The M.S. Environmental Management/MBA dual degree program is designed for students interested in developing both business management skills and environmental management skills.
Awarded by the USF College of Arts and Sciences and the USF School of Management, the Environmental Management/MBA program provides a cost and
time savings of up to 12 units. Students may
begin either program first or begin the programs concurrently. Separate admission to each school is required. Students choose to apply to the MSEM program first, the MBA program first, or apply to both MSEM and MBA programs concurrently in order to begin in the same semester. Applicants must submit all required application materials for both programs, including GMAT for MBA.
For a sample course schedule for students starting the programs simultaneously, click here. For a sample schedule for students starting the MSEM program first, click here.
For Application Requirements for the MBA program, click here. For additional information about the MBA program or the MBA application process, email firstname.lastname@example.org. Please see the dual degree webpage on the School of Management site for more information.
For more information about MSEM or the dual degree program, contact Prof. Maggie Winslow, email@example.com.
MSEM Professor Allison Luengen's autobiographical sketch is included in the latest issue of Women in Oceanography, a supplement to Oceanography, Volume 27, Number 4.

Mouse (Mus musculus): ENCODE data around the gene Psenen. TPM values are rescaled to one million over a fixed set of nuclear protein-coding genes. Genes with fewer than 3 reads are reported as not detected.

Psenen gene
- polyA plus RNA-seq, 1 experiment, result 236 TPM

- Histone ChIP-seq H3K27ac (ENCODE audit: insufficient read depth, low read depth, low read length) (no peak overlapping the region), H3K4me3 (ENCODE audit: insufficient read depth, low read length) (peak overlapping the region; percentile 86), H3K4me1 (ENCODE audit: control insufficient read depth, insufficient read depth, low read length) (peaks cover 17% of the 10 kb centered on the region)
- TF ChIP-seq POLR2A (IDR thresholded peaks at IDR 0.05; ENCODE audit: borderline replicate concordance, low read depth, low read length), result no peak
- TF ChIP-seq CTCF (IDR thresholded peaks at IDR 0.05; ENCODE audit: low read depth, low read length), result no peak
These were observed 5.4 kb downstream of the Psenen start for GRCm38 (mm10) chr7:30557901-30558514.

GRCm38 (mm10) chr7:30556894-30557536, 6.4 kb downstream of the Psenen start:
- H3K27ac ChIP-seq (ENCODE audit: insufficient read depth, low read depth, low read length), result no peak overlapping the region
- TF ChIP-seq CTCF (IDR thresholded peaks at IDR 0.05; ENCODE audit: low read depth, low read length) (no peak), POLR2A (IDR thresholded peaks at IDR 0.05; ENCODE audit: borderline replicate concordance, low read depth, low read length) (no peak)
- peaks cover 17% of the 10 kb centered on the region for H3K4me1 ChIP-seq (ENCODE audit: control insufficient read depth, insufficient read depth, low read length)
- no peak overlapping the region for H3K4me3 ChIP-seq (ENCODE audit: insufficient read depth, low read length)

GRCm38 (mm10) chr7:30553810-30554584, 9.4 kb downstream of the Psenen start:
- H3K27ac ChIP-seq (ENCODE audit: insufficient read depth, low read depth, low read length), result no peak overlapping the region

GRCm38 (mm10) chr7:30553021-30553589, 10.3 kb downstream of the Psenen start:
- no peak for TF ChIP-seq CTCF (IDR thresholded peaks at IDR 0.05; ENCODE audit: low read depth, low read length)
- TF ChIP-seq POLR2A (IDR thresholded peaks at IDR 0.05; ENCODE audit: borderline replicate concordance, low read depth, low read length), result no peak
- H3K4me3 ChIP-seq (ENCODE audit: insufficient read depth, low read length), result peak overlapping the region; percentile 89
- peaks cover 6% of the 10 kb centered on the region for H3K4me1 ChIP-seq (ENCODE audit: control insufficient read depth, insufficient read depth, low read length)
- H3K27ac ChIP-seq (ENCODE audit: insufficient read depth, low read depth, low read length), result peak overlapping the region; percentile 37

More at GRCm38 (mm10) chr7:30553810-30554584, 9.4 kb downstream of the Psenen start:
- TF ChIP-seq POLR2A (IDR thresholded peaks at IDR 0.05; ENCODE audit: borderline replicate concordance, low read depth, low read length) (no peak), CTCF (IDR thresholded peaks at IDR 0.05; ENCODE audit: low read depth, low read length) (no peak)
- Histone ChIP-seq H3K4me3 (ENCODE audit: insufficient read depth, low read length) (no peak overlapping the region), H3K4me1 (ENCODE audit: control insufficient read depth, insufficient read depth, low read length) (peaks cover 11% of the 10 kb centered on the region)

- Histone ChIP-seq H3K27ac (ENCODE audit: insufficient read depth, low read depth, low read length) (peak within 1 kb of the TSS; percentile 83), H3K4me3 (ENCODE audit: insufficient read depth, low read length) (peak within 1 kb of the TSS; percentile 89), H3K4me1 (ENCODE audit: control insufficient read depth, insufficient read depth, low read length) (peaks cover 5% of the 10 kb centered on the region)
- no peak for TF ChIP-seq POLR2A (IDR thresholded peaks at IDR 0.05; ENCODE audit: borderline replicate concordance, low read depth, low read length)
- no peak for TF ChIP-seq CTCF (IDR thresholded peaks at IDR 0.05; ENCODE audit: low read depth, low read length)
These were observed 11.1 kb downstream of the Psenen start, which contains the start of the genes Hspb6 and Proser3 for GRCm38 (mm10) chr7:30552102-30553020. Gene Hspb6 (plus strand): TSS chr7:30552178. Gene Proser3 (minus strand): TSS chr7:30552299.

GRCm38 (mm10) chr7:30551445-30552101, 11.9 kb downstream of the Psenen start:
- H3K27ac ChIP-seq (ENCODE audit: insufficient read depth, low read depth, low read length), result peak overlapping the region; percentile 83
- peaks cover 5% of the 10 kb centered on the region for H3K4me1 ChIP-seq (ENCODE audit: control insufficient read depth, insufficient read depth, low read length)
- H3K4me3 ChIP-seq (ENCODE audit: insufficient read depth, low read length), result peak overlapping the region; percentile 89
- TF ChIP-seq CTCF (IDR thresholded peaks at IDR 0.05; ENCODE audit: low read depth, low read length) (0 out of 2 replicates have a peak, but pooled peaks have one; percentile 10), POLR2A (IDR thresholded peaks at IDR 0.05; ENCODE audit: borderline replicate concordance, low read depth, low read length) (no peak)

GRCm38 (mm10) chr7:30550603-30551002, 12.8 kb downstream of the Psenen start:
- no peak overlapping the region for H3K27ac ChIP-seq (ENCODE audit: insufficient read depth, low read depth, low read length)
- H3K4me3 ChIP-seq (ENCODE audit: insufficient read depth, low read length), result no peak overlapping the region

The newly formed Geospatial Analysis Lab (GsAL) will help
train students to participate in this growing sector. GsAL will increase the number and variety of
GIS courses taught at USF, increase the number of projects with external
organizations and agencies in which students can participate, and allow for
more integration and collaboration between USF programs and departments in
relation to GIS.
Professor David Saah was in Thailand in February to test a training
activity related to low emission land use planning as part of the U.S.
Agency for International Development’s Lowering Emissions in Asia’s
Forest (USAID LEAF) climate change curriculum.
In October, a consortium including the Spatial Informatics Group (SIG), headed by MSEM Professor David Saah, was awarded funding to implement a five-year project to promote satellite imagery’s use for better preparing for natural disasters like floods in the Mekong region.